A previous Home Secretary informed Parliament in July 2006 of
“the immigration and nationality directorate’s case load of around 400,000 to 450,000 electronic and paper records, which, as honourable Members also know, are riddled with duplication and errors, and include cases of individuals who have since died or left the country, or are now EU citizens... We will tackle the case load in the IND with the aim of clearing it-not in 25 years, as has been suggested, but in five or less.”—[Official Report, 19 July 2006, Vol 449, c.324.]
In her update to the Home Affairs Select Committee, Lin Homer, the UK Border Agency chief executive has stated that 130,000 cases have now been concluded up to the end of October 2008. The number of conclusions has increased to 155,500 as at 9 January 2009. The Case Resolution Directorate is on track to complete all cases by summer 2011.
The Case Resolution Directorate in the period July to November 2007 had total conclusions of 52,000 cases and this is broken down as 19,000 were grants, 16,000 were removals and 17,000 were other conclusions such as errors and duplicates.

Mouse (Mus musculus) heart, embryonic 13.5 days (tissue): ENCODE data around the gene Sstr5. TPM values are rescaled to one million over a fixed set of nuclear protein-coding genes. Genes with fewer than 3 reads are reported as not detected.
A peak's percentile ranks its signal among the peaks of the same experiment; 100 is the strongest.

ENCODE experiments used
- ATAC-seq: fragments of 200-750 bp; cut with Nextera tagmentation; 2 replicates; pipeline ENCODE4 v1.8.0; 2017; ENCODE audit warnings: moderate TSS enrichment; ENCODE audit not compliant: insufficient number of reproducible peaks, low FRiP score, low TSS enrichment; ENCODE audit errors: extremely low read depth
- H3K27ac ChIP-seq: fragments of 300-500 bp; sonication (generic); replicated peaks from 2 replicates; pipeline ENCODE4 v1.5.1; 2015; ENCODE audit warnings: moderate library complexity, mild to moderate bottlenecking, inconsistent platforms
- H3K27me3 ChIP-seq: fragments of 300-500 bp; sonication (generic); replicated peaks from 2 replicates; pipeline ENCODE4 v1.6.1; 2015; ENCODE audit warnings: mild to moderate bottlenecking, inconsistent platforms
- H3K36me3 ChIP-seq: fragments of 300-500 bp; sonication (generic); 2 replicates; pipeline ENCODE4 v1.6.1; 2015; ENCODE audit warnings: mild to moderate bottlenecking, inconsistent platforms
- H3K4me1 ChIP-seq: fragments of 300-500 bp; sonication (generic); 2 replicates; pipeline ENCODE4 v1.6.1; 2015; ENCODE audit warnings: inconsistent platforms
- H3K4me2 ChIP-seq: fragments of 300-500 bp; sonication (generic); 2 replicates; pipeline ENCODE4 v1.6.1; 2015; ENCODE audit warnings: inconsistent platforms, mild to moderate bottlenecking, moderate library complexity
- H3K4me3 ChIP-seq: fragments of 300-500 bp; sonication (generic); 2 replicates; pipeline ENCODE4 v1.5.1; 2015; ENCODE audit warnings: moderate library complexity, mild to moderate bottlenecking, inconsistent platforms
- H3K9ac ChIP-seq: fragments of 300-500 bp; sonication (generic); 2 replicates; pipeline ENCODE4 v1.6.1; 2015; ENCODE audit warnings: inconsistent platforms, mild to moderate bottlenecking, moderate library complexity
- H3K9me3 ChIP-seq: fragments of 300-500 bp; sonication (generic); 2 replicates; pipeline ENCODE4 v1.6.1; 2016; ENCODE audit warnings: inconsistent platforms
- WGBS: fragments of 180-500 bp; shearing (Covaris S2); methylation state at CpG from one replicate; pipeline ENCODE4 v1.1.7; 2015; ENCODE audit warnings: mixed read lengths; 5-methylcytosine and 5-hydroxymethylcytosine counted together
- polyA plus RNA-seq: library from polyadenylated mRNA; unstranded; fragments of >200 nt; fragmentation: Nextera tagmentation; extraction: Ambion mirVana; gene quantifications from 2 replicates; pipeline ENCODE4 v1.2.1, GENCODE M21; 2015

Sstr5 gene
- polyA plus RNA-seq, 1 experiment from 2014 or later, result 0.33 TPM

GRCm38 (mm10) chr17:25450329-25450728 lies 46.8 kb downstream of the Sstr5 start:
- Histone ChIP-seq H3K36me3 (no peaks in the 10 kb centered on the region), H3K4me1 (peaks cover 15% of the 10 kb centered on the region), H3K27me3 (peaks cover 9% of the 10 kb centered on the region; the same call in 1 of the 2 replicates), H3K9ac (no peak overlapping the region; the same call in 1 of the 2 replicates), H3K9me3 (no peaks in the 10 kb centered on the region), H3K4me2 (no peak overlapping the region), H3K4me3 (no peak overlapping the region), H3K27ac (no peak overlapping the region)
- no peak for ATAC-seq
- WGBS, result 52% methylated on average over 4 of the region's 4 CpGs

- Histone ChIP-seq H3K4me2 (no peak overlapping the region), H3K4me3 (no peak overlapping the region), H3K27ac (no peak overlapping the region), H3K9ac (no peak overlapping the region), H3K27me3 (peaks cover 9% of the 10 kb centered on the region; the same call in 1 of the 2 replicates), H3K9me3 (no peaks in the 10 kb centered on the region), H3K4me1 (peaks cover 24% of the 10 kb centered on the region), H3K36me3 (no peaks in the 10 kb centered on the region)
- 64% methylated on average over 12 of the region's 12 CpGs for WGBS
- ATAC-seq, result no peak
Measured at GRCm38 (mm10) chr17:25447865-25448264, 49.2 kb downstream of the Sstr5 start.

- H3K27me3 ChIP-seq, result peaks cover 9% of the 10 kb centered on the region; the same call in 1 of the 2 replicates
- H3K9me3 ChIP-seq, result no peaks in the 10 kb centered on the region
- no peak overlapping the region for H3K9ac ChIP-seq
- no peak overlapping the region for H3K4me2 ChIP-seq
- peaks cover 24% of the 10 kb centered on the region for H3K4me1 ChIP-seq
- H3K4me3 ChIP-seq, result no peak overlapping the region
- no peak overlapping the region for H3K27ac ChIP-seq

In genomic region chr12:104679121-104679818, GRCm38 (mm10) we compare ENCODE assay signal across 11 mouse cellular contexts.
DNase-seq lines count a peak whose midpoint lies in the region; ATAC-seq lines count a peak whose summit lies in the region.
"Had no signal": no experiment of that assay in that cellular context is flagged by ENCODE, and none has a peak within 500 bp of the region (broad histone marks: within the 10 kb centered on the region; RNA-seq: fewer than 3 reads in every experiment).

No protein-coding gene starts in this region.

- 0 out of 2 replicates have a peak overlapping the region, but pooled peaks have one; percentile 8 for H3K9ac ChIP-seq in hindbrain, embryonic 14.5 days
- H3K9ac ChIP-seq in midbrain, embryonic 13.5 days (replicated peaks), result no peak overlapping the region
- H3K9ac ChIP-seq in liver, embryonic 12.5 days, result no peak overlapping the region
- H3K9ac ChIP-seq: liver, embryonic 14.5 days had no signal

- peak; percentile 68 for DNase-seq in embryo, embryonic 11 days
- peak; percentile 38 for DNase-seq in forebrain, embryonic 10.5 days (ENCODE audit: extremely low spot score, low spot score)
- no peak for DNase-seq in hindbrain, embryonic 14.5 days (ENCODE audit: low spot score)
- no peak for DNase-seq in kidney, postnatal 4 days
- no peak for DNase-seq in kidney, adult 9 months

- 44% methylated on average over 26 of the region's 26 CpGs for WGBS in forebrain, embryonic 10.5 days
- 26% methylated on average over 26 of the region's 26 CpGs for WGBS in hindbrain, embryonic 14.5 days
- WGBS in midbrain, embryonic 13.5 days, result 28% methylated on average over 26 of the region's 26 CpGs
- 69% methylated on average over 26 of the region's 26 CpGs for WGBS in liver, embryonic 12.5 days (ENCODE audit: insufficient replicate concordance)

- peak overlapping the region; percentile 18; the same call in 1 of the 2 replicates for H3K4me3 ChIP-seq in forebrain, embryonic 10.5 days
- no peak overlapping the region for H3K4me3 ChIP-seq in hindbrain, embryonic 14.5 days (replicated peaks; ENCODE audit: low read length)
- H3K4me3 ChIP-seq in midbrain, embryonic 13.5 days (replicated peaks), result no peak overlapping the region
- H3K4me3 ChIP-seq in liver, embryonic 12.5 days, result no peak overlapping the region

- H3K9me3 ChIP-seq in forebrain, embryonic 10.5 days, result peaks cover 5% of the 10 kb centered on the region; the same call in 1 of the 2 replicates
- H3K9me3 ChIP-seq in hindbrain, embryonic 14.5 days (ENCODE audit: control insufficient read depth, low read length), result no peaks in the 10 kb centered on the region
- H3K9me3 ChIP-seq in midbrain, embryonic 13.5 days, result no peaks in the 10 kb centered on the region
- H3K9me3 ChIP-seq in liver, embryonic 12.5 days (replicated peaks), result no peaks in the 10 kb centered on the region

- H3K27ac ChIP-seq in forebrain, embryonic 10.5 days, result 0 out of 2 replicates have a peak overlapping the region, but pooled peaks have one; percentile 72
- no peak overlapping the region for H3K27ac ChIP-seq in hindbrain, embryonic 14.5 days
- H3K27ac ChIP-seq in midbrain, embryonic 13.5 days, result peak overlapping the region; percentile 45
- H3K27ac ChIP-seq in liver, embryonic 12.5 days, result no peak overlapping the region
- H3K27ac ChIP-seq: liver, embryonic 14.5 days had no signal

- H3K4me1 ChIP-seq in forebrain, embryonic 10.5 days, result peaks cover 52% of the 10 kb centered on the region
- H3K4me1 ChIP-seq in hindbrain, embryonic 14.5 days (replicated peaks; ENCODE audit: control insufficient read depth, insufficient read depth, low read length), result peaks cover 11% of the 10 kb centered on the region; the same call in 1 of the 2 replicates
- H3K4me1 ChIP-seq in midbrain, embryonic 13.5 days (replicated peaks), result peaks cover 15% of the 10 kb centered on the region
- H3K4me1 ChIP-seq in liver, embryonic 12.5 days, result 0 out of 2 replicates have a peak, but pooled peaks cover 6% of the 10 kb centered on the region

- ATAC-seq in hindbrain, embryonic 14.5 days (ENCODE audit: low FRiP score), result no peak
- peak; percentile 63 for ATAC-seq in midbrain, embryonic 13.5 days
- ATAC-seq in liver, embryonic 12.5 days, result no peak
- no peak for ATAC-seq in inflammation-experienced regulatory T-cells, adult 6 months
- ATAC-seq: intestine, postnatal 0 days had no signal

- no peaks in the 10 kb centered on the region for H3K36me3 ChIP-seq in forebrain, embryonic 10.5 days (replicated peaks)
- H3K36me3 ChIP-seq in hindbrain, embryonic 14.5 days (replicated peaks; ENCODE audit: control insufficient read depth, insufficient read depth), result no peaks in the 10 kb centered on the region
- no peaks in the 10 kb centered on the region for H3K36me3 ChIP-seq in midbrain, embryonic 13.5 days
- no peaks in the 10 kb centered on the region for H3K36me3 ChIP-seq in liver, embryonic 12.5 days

Between 1 December 2007 and 31 May 2008 the Case Resolution Directorate total conclusions were 90,000 and this is broken down as 39,000 were grants, 20,000 were removals and 32,000 were other conclusions where there were errors or duplicates found in the system.
Between 1 June 2008 and 31 October 2008 the Case Resolution Directorate total conclusions had reached 130,000 and this is broken down as 51,000 grants, 23,500 removals and 53,500 other conclusions such as errors and duplicates on the system.
To obtain the information on withdrawn claims as applicants often do withdraw their claim would involve a detailed examination of our case records and so this would involve a disproportionate cost.
We are prioritising cases likely to cause harm, cases facing removal and cases likely to be granted, and these cases take considerably more casework time than "others" such as errors or duplicates. The Case Resolution Directorate has ramped up performance in dealing with the asylum legacy cases and is now resolving several thousand every month. Up to 9 January 2009 they had concluded 155,500 cases, up from 130,000 case conclusions reported in December 2008.